Cyborg Uses The Ear Of A Locust To Listen To Commands

Cyborg Uses The Ear Of A Locust To Listen To Commands

Friends of technology and locusts, the two killed together just last year as a means of detonating bombs. Now, new research published in the journal Censors has combined the two in a completely different sense: trying to focus on hearing. Using biological material from a dead locust, the team was able to create a bio-hybrid robot that could hear using locust ears. Yeah Al that sounds pretty crap to me, Looks like BT entirely for me either. Insects have been around for billions of years, and at that time, they used a number of techniques. One such great skill is their skillful and visually sensitive organs, which also compare people to the top (the other is their ability to water).

The so-called locust therefore considered a biological treasure by a team of Tel Aviv scientists who wanted to see if they could use their sound-sensing skills for technology. Locusts, like humans, have a tympanic ear – meaning they detect vibrations across a flat surface and translate it into information about their environment. In humans, this tympanic ear knows as the eardrum, which reflects the environmental consequences that we translate into words in the brain.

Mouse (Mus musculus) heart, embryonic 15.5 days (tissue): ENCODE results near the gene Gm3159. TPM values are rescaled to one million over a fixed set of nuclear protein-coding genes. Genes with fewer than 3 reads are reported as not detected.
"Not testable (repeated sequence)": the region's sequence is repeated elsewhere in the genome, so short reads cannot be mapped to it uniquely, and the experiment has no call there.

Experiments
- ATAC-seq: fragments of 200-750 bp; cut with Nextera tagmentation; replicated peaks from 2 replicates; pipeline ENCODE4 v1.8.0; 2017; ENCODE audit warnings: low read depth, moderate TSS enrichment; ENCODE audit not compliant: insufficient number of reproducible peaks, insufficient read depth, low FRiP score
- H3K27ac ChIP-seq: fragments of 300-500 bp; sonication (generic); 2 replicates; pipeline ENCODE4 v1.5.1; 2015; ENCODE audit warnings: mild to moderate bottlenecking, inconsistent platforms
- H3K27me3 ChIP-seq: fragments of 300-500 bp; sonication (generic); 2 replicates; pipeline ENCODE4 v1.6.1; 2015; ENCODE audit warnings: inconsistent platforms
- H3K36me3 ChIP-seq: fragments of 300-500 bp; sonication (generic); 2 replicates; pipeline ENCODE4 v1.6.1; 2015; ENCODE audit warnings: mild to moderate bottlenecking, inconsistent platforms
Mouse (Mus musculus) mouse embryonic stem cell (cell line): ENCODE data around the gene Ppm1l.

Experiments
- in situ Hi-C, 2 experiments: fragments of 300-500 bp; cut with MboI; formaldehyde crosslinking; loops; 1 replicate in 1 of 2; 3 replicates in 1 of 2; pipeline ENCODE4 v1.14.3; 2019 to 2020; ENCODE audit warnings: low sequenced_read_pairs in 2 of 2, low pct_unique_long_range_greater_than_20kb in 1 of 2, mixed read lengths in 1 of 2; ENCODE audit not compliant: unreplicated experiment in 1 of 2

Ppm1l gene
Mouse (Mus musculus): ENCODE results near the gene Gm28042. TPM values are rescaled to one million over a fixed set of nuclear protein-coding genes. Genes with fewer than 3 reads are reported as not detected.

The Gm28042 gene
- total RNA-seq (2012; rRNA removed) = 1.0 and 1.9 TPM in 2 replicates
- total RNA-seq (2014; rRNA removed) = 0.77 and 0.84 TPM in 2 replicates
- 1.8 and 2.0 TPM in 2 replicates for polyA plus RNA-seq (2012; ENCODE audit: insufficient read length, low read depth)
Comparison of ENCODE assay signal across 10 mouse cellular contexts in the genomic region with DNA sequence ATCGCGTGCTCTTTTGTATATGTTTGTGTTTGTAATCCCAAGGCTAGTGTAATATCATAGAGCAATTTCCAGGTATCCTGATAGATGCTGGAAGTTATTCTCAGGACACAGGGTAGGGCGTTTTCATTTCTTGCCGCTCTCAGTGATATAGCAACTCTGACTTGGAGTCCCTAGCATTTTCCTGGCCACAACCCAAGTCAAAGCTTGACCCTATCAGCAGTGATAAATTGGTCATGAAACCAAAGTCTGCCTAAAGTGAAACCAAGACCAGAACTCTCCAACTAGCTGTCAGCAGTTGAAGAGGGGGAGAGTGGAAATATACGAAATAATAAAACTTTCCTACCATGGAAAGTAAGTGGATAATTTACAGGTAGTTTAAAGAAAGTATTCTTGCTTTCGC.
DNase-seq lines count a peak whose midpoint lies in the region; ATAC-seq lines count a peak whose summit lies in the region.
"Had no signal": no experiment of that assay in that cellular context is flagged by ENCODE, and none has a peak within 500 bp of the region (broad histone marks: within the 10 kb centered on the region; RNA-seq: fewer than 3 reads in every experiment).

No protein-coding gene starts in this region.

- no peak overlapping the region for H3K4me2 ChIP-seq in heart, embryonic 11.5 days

For locusts, this tympanic ear sits further down the body and can be applied to technology as a “biological sensor” that will translate the response as the tissue is durable (alive). Be able to provide oxygen and nutrients so that it can work even when it not connected to a living host. Once and after running, this on-chip in the ear was able amplify the signal of a robot from the locust’s ear, which was, programmed to respond differently to different inputs of sensitive information?

The reason for the research decision was that the human clap, with one clap, signaled the robot to move forward and two claps told it to return (now you have done everything). “Using an ear-on-chip method, we manage to create a long-lasting tiny sensory device that acts as part of a bio-hybrid robot,” the study authors wrote. This work demonstrates the use of biological ears for proof of concept, robotic sensing and control. 

Technological achievement is a practice of smart work, no more rigorous – why waste your time creating your robotic cries when locusts are out there listening to the herd every day? Who knows, at the end of your receipt you may have a robot-crippled Cyborg, “Hey Alexa, when is the RoboLocust Cyborg coming to an end?”

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